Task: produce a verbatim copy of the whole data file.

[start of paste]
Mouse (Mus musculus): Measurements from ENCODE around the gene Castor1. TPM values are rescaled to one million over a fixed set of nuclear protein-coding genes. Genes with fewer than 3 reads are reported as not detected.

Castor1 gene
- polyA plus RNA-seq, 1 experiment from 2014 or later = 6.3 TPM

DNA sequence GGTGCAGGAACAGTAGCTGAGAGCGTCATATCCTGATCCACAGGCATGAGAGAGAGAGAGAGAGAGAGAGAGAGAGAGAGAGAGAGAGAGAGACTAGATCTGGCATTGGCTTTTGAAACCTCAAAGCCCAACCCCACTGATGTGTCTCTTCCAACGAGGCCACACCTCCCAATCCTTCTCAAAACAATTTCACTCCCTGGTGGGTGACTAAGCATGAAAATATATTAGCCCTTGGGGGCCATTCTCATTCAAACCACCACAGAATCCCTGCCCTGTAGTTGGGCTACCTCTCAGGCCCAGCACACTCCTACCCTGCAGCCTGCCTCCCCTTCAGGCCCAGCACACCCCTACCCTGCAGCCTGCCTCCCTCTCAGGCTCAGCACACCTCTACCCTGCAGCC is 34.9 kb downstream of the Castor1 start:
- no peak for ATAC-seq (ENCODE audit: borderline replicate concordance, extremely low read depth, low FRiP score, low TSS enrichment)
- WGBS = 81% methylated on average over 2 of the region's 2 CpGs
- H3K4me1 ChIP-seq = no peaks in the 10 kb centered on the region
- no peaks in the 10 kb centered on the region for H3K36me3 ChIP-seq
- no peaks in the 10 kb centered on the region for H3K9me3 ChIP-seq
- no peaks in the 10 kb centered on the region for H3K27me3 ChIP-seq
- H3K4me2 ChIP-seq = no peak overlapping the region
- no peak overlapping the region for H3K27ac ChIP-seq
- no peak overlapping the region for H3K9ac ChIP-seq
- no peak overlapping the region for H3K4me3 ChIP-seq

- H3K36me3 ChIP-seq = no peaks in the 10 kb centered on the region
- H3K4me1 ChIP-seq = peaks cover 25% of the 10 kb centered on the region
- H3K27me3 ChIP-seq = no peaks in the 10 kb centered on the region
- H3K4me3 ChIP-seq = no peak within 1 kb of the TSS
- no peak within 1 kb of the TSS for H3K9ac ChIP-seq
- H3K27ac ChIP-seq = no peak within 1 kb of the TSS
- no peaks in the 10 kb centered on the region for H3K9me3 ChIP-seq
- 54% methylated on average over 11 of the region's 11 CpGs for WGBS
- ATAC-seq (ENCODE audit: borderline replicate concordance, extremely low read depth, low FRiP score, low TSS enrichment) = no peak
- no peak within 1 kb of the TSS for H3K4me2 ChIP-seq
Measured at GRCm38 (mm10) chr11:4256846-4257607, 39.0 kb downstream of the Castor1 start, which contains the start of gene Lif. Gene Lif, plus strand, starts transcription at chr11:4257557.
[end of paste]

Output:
Mouse (Mus musculus): Measurements from ENCODE around the gene Castor1. TPM values are rescaled to one million over a fixed set of nuclear protein-coding genes. Genes with fewer than 3 reads are reported as not detected.

Castor1 gene
- polyA plus RNA-seq, 1 experiment from 2014 or later = 6.3 TPM

DNA sequence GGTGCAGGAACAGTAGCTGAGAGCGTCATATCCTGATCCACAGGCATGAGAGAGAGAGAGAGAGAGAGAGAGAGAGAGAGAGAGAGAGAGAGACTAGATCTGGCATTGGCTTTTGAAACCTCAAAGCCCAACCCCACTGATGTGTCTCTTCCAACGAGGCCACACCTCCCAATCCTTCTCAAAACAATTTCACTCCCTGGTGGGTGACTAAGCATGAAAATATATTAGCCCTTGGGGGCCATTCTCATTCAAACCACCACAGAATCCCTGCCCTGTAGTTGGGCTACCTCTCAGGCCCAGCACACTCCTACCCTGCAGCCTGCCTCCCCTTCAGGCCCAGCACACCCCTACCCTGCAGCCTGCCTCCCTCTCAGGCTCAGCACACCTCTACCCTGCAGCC is 34.9 kb downstream of the Castor1 start:
- no peak for ATAC-seq (ENCODE audit: borderline replicate concordance, extremely low read depth, low FRiP score, low TSS enrichment)
- WGBS = 81% methylated on average over 2 of the region's 2 CpGs
- H3K4me1 ChIP-seq = no peaks in the 10 kb centered on the region
- no peaks in the 10 kb centered on the region for H3K36me3 ChIP-seq
- no peaks in the 10 kb centered on the region for H3K9me3 ChIP-seq
- no peaks in the 10 kb centered on the region for H3K27me3 ChIP-seq
- H3K4me2 ChIP-seq = no peak overlapping the region
- no peak overlapping the region for H3K27ac ChIP-seq
- no peak overlapping the region for H3K9ac ChIP-seq
- no peak overlapping the region for H3K4me3 ChIP-seq

- H3K36me3 ChIP-seq = no peaks in the 10 kb centered on the region
- H3K4me1 ChIP-seq = peaks cover 25% of the 10 kb centered on the region
- H3K27me3 ChIP-seq = no peaks in the 10 kb centered on the region
- H3K4me3 ChIP-seq = no peak within 1 kb of the TSS
- no peak within 1 kb of the TSS for H3K9ac ChIP-seq
- H3K27ac ChIP-seq = no peak within 1 kb of the TSS
- no peaks in the 10 kb centered on the region for H3K9me3 ChIP-seq
- 54% methylated on average over 11 of the region's 11 CpGs for WGBS
- ATAC-seq (ENCODE audit: borderline replicate concordance, extremely low read depth, low FRiP score, low TSS enrichment) = no peak
- no peak within 1 kb of the TSS for H3K4me2 ChIP-seq
Measured at GRCm38 (mm10) chr11:4256846-4257607, 39.0 kb downstream of the Castor1 start, which contains the start of gene Lif. Gene Lif, plus strand, starts transcription at chr11:4257557.